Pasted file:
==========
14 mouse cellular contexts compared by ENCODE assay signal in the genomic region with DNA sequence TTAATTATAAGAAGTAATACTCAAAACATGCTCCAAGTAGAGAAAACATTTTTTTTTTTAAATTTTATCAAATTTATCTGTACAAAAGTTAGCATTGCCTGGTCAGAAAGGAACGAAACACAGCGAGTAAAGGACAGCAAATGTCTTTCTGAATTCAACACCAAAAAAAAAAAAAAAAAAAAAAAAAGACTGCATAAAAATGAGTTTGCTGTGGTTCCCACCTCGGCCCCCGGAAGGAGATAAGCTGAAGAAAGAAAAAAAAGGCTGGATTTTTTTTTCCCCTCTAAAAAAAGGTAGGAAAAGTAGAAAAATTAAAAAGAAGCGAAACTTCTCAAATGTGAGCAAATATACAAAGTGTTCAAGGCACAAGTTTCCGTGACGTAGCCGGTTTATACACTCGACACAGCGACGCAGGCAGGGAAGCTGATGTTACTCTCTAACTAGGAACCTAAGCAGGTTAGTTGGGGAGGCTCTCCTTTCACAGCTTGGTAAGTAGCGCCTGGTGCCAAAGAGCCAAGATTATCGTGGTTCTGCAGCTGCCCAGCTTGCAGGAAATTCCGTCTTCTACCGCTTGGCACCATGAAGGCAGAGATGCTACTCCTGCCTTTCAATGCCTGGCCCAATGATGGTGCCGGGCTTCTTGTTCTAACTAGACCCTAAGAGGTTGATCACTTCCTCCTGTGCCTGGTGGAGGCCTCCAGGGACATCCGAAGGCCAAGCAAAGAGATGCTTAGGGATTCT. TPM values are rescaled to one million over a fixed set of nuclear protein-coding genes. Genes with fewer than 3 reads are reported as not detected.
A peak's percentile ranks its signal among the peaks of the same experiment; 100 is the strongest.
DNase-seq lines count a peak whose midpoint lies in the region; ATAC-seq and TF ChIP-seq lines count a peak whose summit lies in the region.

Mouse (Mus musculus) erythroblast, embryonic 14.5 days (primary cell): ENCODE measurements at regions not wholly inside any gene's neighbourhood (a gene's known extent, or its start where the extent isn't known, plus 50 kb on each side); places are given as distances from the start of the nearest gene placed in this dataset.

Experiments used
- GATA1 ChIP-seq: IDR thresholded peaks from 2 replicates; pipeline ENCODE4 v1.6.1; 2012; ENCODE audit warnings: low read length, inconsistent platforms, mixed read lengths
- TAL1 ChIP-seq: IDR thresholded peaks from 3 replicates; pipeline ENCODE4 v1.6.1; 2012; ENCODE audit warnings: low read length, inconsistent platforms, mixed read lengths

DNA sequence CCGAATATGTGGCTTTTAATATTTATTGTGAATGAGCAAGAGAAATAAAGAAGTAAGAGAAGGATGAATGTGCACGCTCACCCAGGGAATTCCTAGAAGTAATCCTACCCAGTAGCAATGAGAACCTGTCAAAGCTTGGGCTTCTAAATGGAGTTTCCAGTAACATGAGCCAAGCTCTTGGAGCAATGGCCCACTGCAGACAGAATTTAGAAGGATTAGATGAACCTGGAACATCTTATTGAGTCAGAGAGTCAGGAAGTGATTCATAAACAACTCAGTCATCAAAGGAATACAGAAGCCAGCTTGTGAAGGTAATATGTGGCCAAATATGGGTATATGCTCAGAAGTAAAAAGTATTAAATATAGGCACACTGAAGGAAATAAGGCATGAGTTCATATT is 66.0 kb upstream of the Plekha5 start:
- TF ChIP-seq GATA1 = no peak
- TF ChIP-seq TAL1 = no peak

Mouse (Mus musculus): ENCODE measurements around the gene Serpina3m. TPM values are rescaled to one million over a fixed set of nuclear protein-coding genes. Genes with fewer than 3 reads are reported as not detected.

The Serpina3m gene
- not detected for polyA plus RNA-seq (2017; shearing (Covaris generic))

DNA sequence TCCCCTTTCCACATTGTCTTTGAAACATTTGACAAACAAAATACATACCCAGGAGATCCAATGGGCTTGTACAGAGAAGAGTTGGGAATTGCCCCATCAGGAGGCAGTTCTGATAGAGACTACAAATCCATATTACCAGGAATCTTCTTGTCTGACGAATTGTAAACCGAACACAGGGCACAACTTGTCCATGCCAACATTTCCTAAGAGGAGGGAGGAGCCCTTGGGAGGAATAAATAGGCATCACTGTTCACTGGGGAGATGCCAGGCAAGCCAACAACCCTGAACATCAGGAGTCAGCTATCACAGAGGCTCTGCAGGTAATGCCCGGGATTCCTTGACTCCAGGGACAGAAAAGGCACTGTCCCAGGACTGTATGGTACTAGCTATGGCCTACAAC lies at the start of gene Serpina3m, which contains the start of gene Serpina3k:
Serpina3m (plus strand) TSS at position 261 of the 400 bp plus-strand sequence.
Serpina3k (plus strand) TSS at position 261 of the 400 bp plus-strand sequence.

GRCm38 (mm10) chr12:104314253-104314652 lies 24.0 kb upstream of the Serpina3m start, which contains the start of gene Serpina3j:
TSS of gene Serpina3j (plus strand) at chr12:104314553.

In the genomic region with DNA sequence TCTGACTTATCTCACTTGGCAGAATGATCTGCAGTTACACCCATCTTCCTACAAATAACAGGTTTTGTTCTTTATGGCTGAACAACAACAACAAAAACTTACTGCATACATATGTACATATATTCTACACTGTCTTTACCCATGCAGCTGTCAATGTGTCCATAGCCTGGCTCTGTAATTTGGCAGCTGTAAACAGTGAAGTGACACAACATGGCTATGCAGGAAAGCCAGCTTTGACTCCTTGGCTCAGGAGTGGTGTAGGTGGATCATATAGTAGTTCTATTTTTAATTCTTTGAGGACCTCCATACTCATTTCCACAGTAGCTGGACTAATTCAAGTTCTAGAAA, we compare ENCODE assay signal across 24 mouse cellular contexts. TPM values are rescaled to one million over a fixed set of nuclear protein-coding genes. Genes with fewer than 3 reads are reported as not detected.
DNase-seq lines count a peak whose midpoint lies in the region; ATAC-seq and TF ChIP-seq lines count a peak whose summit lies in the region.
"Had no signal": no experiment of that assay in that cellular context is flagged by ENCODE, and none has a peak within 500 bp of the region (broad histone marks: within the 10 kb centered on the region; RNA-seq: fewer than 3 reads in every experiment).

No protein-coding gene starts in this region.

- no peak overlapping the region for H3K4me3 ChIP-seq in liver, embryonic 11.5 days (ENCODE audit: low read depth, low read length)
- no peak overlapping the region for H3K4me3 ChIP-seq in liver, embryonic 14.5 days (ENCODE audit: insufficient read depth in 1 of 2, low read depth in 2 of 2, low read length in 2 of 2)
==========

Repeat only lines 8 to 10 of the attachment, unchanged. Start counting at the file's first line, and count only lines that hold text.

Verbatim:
DNA sequence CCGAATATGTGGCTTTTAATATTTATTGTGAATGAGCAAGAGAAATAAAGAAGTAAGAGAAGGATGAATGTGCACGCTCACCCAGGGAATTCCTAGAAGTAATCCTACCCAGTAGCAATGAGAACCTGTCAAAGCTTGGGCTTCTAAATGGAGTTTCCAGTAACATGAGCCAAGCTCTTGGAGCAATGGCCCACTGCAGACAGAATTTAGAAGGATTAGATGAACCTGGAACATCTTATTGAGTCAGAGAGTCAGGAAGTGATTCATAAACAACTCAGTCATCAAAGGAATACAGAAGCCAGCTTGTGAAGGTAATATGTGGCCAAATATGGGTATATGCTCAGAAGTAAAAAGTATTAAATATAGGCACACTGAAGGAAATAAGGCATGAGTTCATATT is 66.0 kb upstream of the Plekha5 start:
- TF ChIP-seq GATA1 = no peak
- TF ChIP-seq TAL1 = no peak